Most emerging infectious diseases that affect humans, such as COVID-19, are zoonotic, that is, caused by viruses that originate in other animal species. Therefore, early identification of high-risk viruses can help in prevention and epidemiological surveillance. We are talking about a great challenge, and only a minority of the 1.67 million animals that are estimated to exist could infect humans.
A new study just published in the journal PLOS Biology suggests that machine learning, a type of artificial intelligence, is capable of predicting the probability of these zoonoses from the genomic information of viruses. To develop their model, the researchers gathered a data set of 861 species of viruses from 36 families. Machine learning models assigned a probability of human infection based on the patterns observed in the virus genomes. The authors then applied the best-performing model to predict zoonotic potential patterns in other viruses sampled from a wide variety of animal species.
The researchers found that viral genomes may have generalizable characteristics that are independent of the taxonomic relationships of the viruses and may involve pre-adaptation of viruses to infect humans . In addition, they managed to develop machine learning models capable of identifying possible zoonoses using viral genomes.
Computer models are only a preliminary step in identifying zoonotic viruses with the potential to infect humans, and they represent a first screening: the viruses identified by the models will require confirmatory laboratory testing before making decisions about their potential risk. Furthermore, while these models predict whether viruses could infect humans, the ability to infect is only part of the broader zoonotic risk, which is also influenced by the virulence of the virus in humans, the ability to transmit human-to-human, and human-to-human transmission. ecological conditions at the time of human exposure.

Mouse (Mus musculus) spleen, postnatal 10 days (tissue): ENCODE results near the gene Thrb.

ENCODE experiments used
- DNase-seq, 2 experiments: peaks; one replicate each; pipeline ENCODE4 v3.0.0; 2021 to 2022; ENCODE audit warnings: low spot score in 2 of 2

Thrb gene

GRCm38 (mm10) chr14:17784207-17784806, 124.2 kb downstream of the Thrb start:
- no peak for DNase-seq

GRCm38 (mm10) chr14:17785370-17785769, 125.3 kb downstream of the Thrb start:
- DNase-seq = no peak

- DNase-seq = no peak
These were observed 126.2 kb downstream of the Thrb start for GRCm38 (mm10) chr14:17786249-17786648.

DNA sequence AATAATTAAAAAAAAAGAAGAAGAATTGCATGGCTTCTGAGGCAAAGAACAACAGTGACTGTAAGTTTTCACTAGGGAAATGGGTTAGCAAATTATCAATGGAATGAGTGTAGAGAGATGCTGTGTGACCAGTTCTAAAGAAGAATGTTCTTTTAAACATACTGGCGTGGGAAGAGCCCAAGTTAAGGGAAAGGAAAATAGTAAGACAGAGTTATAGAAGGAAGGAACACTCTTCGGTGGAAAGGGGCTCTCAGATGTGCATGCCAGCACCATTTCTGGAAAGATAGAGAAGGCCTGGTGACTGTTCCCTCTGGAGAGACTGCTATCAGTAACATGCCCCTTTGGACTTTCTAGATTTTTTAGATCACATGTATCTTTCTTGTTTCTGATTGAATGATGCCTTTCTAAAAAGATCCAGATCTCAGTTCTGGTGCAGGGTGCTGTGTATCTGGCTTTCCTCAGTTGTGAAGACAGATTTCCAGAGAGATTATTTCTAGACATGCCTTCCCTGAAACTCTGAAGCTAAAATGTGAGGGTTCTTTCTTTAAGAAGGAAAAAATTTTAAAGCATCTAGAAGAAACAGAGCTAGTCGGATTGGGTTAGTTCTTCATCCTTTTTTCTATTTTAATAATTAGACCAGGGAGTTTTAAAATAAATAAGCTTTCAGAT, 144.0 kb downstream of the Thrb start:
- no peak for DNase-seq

“Our findings show that the zoonotic potential of viruses can be inferred to a surprisingly large degree from the sequence of their genome. By highlighting the viruses with the greatest potential to become zoonotic, genome-based classification allows further ecological and virological characterization to be targeted more effectively, ”the authors note.
“These findings add a crucial piece to the already surprising amount of information that we can extract from the genetic sequence of viruses using AI techniques,” says Simon Babayan, a researcher at the University of Glasgow, UK. “A genomic sequence is typically the first and often the only information we have about newly discovered viruses, and the more information we can extract from it, the sooner we can identify the origins of the virus and the zoonotic risk it may pose. As more viruses are characterized, the more effective our machine learning models will be in identifying rare viruses that must be closely monitored and prioritized for preventive vaccine development. “
Referencia: Mollentze N, Babayan SA, Streicker DG (2021) Identifying and prioritizing potential human-infecting viruses from their genome sequences. PLoS Biol 19(9): e3001390.